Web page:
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Unique Aspect(s):  If some found TH overly familiar, then Sandrich & Co. have retorted with a distinct departure, grafting F&G onto the kind of service comedy that Abbott & Costello would master a few years hence.  Tony Martin, in his feature-film debut as an uncredited sailor, was the romantic lead in the Marx Brothers’ The Big Store (1941) and, ironically, the 1955 Hit the Deck.  Also affords Ginger her only solo tap number in the series (albeit in the hideous outfit below), reprising “Let Yourself Go” to audition for a new gig.

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Title:  Swing Time (1936).

Based on Stageplay?  Nope; screenplay by Howard Lindsay and Scott, from a story by Erwin Gelsey (a veteran of Flying Down to Rio).

Mistaken Identity?  No, but I might even have preferred that.  Following a vestigial opening number—the aptly titled “It’s Not in the Cards,” largely excised after the film’s premiere—John “Lucky” Garnett (Fred) is royally screwed by his colleagues during a tour stop in his hometown, where he tries to quit The Great Cardetti & Company and marry Margaret Watson (future Westinghouse pitchwoman Betty Furness).  Now, I know we have to get him together with Ginger, which duly occurs when, after his “friends” conspire to abort the ceremony, his would-be father-in-law insists that he go to New York and make good before regaining consent.  But I’ve never been amused by such deliberate cruelty, which is why I dislike so many screwball comedies, so for me, if you’ll pardon the pun, the film starts off on the wrong foot.  Magician Edwin “Pop” Cardetti, who tags along when flat-broke Fred hops a freight train to NYC, compounds the error, unjustly embroiling Penelope “Penny” Carrol, a teacher at the Gordon Dancing Academy (“To know how to dance is to know how to control yourself”), in a kerfuffle with a beat cop.

Edward Everett Horton?  No.

Eric/k(s):  Energizer Bunny Blore returns as Penny’s officious, mustachioed boss.

Other Colorful Characters:  To see Broderick sans EEH, with whom she interacted so brilliantly in TH, seems like a missed opportunity, but in her only other series entry as Penny’s friend and co-worker, Mabel (sic) Anderson, she helps to offset the character-actor drought.  For better or worse, vaudevillian Victor Moore, whose only other film with Fred was Ziegfeld Follies (1945), gives the role of Pop his trademark eccentricity.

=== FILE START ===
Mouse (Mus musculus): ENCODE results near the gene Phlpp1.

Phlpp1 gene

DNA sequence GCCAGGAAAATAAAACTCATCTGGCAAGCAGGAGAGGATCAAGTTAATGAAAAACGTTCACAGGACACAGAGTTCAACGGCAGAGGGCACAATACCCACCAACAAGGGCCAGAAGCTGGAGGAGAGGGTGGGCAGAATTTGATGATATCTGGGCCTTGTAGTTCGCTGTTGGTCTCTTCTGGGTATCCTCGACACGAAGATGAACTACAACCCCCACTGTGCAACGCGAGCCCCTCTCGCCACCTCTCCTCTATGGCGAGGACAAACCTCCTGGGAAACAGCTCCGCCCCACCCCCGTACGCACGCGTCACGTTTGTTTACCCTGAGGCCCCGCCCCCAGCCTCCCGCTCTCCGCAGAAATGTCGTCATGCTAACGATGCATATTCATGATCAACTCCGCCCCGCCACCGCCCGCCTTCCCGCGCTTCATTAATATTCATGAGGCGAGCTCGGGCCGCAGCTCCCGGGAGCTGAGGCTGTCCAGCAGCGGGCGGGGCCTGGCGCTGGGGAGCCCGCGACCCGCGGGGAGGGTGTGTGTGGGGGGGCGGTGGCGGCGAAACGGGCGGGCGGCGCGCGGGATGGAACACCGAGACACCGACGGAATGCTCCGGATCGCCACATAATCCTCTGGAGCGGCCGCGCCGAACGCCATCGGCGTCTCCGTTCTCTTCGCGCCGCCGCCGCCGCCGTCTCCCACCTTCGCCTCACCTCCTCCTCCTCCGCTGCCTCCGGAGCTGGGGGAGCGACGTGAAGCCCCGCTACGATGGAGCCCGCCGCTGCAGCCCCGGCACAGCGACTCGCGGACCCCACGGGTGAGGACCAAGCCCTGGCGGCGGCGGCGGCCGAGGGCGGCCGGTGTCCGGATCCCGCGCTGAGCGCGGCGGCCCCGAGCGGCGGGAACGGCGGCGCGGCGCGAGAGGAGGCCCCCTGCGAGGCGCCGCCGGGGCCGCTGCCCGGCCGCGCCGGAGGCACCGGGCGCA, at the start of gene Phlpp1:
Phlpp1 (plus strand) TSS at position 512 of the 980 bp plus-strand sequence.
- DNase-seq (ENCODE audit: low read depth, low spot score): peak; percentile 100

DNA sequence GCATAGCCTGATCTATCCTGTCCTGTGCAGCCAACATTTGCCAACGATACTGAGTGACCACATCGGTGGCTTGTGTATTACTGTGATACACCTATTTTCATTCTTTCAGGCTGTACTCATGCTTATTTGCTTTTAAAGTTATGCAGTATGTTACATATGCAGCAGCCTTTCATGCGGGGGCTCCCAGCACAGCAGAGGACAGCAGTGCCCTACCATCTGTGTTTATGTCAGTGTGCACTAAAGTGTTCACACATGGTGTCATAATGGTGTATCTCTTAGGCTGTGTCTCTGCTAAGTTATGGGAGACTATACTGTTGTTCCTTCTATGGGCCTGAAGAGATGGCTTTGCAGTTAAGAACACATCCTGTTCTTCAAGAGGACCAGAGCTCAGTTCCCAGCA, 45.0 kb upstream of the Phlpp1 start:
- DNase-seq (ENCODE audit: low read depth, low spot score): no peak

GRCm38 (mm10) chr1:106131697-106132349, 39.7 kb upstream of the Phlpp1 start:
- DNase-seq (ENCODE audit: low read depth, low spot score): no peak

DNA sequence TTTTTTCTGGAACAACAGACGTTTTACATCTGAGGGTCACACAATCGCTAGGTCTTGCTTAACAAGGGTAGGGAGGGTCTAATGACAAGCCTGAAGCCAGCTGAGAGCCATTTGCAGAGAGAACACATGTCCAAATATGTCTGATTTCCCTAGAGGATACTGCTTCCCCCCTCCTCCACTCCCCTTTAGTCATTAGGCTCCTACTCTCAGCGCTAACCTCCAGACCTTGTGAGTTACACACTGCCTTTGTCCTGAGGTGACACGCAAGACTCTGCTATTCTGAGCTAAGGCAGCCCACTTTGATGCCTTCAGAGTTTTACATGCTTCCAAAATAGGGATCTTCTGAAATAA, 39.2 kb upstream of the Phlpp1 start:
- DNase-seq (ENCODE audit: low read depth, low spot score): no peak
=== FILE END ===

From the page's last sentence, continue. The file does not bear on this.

Usual Suspects:  Scott once again heavily rewrote the first draft, this time—in his only series entry—by Lindsay (whose longtime partner, Russel Crouse, named his actress daughter Lindsay Crouse).  Per the IMDb, Ben Holmes was uncredited as a contributing writer here and on Holiday Inn; a “contributor to treatment” on TH, in which he also had a minor role; third-unit director on FDTR; and dialogue director here and on TGD.  Yow.

Immortal Number(s):  Some consider this a series highlight (it was reportedly Ginger’s favorite in the canon), particularly for its dancing, but to me it’s more like a bunch of nice numbers in search of a good movie.  My favorite of the songs, all with music by Jerome Kern and lyrics by Dorothy Field, is the Oscar-winning “The Way You Look Tonight,” which has a marvelous set-up:  serenading Penny from the piano in another room, Lucky only sees at the end, as she comes up behind him, that her hair is full of shampoo.  Barack Obama paraphrased the old standby “Pick Yourself Up” in his first Inaugural Address (“Starting today, we must pick ourselves up, dust ourselves off, and begin again the work of remaking America”).  It leads into a delightful dance (below) when, after inadvertently getting Penny fired during the free trial lesson he wangles in order to get acquainted, he saves the day by demonstrating to Mr. Gordon how much she has “taught” him.  The dance floor is encircled by a knee-high fence that makes it look like a riding enclosure for Shetland ponies, which they brilliantly incorporate into the number, repeatedly leaping over them.